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Blade Coating

Blade Coating

Coating a blade increases its lifespan. Knife blades are coated with various materials using different methods.

A coating is a firmly bonded layer consisting of a shapeless substance that is applied to the surface of an object. An object is coated for the purpose of altering the chemical, physical or electrical properties of the material. Coating methods are a separate group of production processes, defined in DIN 8580. Depending on the coating method and intended purpose of the coated object, the coating can be thick or thin and consist of one or multiple layers. There are several ways of applying coating layers to an object – mechanical, chemical, thermal and thermo-mechanical. Coating materials (or coating substances) can be almost any gaseous, liquid, dissolved or solid substances. However, not every material is suitable for every surface. Metal objects like knife blades must be prepared with a mechanical or chemical treatment to ensure that the layer is applied evenly, bonds permanently and holds up to environmental influences.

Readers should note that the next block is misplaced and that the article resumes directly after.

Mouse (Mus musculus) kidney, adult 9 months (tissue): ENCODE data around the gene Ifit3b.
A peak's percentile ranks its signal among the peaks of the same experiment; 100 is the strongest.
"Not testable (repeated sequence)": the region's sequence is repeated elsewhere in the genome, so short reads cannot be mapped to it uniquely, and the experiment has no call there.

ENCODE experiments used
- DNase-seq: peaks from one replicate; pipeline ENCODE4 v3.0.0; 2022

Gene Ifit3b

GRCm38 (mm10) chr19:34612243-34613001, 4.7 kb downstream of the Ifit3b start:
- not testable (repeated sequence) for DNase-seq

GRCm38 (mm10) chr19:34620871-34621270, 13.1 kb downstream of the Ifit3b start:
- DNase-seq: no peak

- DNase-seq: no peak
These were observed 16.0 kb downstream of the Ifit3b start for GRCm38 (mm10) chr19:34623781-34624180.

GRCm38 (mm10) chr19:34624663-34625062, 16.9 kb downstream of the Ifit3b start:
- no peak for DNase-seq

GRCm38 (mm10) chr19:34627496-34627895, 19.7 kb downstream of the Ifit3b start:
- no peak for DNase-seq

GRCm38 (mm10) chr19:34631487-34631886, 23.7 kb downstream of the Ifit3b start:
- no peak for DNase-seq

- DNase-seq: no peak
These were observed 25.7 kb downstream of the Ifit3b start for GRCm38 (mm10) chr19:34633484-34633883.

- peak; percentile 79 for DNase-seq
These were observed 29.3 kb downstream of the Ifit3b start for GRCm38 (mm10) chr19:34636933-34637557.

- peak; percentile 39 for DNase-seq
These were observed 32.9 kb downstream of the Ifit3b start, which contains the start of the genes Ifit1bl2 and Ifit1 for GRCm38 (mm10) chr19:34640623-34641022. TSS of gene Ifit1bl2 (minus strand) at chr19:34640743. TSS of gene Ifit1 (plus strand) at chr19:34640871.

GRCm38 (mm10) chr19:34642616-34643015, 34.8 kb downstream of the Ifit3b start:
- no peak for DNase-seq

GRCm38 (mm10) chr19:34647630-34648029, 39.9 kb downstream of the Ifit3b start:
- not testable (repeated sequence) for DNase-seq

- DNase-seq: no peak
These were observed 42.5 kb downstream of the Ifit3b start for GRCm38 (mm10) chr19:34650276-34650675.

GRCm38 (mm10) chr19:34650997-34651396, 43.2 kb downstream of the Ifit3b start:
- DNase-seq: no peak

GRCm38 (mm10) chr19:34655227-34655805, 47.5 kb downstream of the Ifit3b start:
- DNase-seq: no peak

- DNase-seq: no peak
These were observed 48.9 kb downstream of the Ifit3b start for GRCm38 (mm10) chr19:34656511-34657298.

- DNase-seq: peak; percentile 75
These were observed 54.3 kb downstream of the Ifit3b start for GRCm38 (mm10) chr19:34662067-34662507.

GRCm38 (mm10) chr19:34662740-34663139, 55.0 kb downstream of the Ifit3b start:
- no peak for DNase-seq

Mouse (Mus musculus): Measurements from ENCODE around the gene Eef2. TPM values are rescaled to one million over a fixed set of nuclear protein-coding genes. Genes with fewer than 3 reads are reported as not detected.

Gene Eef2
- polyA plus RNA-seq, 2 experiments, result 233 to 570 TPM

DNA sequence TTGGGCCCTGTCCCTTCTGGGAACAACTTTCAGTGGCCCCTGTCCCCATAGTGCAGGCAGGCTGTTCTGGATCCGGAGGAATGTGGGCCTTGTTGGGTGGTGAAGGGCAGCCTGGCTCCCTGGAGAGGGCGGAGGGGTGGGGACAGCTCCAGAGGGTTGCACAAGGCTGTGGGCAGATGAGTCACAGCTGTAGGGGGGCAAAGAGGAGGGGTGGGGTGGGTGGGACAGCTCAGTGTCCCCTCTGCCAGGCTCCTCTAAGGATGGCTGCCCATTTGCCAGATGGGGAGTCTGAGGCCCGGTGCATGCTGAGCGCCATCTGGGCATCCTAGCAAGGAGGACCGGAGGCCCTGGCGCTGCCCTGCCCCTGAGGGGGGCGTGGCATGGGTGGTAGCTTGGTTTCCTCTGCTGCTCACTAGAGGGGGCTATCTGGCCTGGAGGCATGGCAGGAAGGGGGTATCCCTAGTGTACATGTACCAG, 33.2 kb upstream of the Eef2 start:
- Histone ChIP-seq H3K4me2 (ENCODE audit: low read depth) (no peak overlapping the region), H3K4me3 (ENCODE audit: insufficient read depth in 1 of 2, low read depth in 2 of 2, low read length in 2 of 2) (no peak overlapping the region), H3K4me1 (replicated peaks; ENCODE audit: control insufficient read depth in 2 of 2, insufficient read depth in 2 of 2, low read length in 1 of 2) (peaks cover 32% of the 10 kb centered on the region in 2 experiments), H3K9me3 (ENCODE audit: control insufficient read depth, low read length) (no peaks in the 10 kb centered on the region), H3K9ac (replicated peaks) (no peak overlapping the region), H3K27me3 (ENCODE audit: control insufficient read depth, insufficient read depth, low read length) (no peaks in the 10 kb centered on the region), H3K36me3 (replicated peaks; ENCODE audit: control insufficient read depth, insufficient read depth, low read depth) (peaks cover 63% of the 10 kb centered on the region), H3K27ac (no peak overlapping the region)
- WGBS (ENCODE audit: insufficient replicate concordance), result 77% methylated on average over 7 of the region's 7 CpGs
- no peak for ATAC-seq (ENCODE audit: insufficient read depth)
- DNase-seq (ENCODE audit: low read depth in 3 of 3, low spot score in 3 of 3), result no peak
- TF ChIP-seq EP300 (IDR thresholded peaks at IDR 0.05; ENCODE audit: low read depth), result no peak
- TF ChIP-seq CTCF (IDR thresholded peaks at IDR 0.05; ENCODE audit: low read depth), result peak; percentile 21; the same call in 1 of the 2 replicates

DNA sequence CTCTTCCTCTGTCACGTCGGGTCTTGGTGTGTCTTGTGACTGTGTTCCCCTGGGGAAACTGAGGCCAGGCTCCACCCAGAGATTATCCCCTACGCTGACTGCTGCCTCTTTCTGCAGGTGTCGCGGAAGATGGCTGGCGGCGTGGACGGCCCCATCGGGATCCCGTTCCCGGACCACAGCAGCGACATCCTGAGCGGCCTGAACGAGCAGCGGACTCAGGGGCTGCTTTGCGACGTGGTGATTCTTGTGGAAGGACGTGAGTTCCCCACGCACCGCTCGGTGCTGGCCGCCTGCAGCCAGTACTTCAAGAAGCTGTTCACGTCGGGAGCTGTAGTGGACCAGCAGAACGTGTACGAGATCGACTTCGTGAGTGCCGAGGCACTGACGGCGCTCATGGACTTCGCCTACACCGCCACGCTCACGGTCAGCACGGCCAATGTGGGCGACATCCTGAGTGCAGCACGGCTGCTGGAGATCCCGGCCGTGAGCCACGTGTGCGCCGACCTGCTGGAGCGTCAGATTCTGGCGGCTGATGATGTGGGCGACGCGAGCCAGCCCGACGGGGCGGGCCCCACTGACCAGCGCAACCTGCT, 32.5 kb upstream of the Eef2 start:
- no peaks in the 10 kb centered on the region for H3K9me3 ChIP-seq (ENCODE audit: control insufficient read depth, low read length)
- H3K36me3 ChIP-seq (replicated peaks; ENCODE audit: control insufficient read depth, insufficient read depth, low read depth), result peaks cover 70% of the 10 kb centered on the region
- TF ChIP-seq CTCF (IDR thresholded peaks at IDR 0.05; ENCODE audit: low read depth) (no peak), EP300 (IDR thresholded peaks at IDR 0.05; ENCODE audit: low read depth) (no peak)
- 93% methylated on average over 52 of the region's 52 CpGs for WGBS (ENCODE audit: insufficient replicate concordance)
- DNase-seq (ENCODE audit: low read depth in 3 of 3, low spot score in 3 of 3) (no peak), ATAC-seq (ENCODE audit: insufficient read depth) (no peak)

The most common preparation method for metal objects is sanding. Modern methods include micro-blasting, CCVD and silanization. The coating material is usually applied by spraying, vapor deposition or immersion in a galvanic bath. This process is often followed with a heat treatment to cure the coating and achieve a permanent bond between the coating layer and the surface of the object. This protects it against abrasion.

Knife blades can be coated too. Most blade coatings are applied to protect the blade from environmental conditions, abrasion or damage and to increase its lifespan. However, coatings might also be chosen for aesthetic reasons – to give the blade a matt, polished or black look.